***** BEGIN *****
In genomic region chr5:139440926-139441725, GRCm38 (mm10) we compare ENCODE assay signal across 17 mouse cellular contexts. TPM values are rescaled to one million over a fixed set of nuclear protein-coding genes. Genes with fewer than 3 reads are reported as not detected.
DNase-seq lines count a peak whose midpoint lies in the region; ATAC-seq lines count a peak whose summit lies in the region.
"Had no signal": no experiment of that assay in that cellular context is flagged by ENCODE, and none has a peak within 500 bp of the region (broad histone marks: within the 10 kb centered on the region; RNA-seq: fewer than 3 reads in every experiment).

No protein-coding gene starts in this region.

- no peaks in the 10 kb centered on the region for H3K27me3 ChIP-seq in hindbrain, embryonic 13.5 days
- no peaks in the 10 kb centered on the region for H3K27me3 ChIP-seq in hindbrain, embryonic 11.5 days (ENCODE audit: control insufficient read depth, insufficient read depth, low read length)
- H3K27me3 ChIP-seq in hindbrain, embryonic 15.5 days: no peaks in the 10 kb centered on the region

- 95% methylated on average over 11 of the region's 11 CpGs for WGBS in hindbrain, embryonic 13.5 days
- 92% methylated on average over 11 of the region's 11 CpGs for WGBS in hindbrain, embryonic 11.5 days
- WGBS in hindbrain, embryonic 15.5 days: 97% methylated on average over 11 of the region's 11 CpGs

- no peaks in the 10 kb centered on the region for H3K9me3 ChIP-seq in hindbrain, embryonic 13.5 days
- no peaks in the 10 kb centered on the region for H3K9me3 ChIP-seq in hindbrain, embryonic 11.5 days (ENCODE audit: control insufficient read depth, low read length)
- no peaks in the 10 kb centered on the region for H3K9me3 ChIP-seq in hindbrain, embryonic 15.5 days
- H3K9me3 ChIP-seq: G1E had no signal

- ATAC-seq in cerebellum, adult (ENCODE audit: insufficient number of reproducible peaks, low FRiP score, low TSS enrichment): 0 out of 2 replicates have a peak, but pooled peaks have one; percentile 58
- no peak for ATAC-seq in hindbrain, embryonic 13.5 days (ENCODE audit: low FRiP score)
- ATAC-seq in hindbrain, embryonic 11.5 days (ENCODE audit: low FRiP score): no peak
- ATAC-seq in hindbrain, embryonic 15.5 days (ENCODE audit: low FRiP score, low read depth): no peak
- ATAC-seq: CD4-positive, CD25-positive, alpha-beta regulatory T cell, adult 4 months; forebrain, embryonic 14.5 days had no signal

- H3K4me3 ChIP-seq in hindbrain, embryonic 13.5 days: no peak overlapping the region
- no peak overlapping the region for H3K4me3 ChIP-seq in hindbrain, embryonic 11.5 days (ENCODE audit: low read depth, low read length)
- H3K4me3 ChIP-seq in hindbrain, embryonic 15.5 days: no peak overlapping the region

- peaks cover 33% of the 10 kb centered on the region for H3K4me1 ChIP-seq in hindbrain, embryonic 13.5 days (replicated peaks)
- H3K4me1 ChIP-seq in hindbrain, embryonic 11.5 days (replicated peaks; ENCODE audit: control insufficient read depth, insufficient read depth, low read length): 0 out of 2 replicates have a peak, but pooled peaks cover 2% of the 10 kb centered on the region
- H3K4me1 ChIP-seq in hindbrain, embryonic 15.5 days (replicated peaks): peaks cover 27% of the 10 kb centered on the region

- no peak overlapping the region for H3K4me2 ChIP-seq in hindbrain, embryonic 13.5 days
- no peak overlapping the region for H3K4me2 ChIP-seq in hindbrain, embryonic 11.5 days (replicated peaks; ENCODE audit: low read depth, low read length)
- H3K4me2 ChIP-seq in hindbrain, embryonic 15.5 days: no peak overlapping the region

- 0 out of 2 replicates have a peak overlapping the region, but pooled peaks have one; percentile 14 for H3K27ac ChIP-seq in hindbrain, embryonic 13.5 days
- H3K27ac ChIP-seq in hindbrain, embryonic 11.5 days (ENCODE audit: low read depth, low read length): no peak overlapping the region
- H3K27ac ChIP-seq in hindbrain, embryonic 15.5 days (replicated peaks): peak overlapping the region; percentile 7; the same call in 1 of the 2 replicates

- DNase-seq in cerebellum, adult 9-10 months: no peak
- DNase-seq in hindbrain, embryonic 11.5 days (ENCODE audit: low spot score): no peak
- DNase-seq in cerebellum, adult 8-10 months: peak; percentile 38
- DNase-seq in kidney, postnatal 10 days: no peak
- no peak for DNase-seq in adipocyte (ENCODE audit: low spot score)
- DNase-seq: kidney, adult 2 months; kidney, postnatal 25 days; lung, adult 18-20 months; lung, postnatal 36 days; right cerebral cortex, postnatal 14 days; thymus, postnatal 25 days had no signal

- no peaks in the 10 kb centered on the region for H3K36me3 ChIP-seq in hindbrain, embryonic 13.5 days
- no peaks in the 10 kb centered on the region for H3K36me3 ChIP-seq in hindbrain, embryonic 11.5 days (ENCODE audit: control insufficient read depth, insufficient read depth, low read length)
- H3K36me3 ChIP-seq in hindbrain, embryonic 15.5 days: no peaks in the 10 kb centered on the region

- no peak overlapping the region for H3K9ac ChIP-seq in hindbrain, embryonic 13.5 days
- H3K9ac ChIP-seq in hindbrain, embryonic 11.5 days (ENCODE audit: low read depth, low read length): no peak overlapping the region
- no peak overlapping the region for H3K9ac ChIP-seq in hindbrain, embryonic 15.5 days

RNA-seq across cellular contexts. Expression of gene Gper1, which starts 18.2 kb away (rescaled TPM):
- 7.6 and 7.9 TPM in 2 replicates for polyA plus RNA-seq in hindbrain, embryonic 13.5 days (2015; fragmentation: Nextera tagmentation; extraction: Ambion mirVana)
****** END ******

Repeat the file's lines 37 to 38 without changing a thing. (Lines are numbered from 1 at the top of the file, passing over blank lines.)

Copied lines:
- DNase-seq: kidney, adult 2 months; kidney, postnatal 25 days; lung, adult 18-20 months; lung, postnatal 36 days; right cerebral cortex, postnatal 14 days; thymus, postnatal 25 days had no signal

- no peaks in the 10 kb centered on the region for H3K36me3 ChIP-seq in hindbrain, embryonic 13.5 days